One kiss provokes another ban: Some reflections on the Madhya Pradesh High Court’s judgment

A kiss provokes another, and a judgment on who can kiss whom may provoke similar regulation of marriages and relationships, feels Imtiaz Akhter.

IN recent judgment, the Madhya Pradesh High Court, while refusing to provide protection to an interfaith couple seeking to marry under the Special Marriage Act, 1954, stated that such a marriage would be “fasid” under Muslim Personal Law, and interpreted fasid to mean ‘invalid’ and not ‘irregular’, hence such a marriage was void.

The judgment appears to not only be unconstitutional, but the ratio of the judgment is such that it can be used as a tool to curtail the fundamental rights of those heteronormative couples who seek to enter into inter-religious, inter-caste or inter-class marriage.

Instead of affording protection, including police protection but not limited to it, the judgment takes a potshot at those who appeared as victims before it.

What is even more surprising is that the court that heard this matter was no ordinary municipal court with very limited power. It was a constitutional court with exclusive plenary powers.

The writ powers of high courts under Article 226 of the Indian Constitution are so wide that if need be, they can even shake the heavens.

This being the case it is expected that a constitutional Court will function and think like one. It is disturbing to see a constitutional court thinking and theorising like a municipal court where judgments are often based on unrelated moralism and formal legalism.

A careful reading of the judgment reveals a few things both factually and legally.

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These points may be enumerated below:

  • Petitioner no. 1 (Hindu girl) wanted to marry petitioner no. 2 (Muslim boy). Both being adults, as the same has not been disputed in the pleadings, approached the marriage officer to get their marriage registered. Due to the objections raised by respondent no. 5 (a relative of one of the parties), the marriage was not solemnised even if the same was sanctioned by their respective hearts.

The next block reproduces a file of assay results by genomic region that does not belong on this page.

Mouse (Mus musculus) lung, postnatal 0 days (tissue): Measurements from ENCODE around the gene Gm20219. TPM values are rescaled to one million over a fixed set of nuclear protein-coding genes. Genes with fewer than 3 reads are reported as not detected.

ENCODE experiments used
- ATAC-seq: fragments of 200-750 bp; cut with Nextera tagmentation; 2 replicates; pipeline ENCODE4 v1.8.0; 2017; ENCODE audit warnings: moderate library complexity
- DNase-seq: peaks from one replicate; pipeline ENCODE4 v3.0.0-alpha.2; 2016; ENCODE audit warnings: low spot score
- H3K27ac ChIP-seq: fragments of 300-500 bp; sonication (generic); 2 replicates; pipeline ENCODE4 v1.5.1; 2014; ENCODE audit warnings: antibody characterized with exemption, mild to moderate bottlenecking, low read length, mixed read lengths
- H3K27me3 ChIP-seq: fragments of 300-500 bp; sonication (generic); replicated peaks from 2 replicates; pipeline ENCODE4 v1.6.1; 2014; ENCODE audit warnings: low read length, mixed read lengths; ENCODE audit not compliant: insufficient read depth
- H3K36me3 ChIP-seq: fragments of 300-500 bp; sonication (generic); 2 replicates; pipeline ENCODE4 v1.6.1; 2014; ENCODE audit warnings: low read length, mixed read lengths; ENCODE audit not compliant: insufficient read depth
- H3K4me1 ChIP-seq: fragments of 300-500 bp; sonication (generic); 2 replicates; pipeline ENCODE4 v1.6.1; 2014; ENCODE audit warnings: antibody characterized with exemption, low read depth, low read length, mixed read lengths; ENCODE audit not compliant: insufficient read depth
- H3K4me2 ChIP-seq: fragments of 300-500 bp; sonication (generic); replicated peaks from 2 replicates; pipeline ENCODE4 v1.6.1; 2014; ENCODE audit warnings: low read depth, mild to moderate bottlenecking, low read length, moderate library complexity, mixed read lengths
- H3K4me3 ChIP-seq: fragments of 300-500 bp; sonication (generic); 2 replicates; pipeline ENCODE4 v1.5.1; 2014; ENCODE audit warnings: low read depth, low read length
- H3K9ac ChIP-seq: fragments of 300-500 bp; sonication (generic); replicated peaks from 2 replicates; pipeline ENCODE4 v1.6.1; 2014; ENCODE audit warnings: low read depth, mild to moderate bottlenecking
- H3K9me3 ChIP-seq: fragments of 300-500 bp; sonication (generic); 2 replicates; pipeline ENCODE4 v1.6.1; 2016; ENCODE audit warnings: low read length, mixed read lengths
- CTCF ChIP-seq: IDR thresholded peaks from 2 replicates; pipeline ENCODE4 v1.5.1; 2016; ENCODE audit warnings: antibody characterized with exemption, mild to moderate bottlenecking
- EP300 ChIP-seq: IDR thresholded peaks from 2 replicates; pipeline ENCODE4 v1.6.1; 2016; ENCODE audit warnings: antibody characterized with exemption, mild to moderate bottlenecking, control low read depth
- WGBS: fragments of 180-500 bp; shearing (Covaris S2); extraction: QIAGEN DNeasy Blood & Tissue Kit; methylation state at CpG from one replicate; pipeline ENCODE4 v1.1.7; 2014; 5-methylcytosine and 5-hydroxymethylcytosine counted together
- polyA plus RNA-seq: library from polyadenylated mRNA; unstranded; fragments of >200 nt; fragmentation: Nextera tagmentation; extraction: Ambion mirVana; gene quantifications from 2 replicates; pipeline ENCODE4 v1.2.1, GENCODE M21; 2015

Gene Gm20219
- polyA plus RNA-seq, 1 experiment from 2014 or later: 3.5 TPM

• Both the petitioners then approached the high court to seek ‘security’ from members of petitioner no.1’s family; to provide follow-up guard to the petitioners when they approach the concerned officer responsible for officiating the marriage and, lastly, the petitioners wanted to seek protection from being implicated in false criminal cases that could be lodged against them, such as the kidnapping of the petitioner no.1 or other related offences.

From the perusal of the above facts and the reliefs sought, it is amply clear that the petitioners being adult citizens belonging to different religious, caste or even possible class groups had approached the court when the situation was dire. The court, instead of providing security, ended up missing the forest for a tree.

The judgment in question is a fairly detailed one insofar as the question of marriage under Muslim law or Mahomedan law is considered.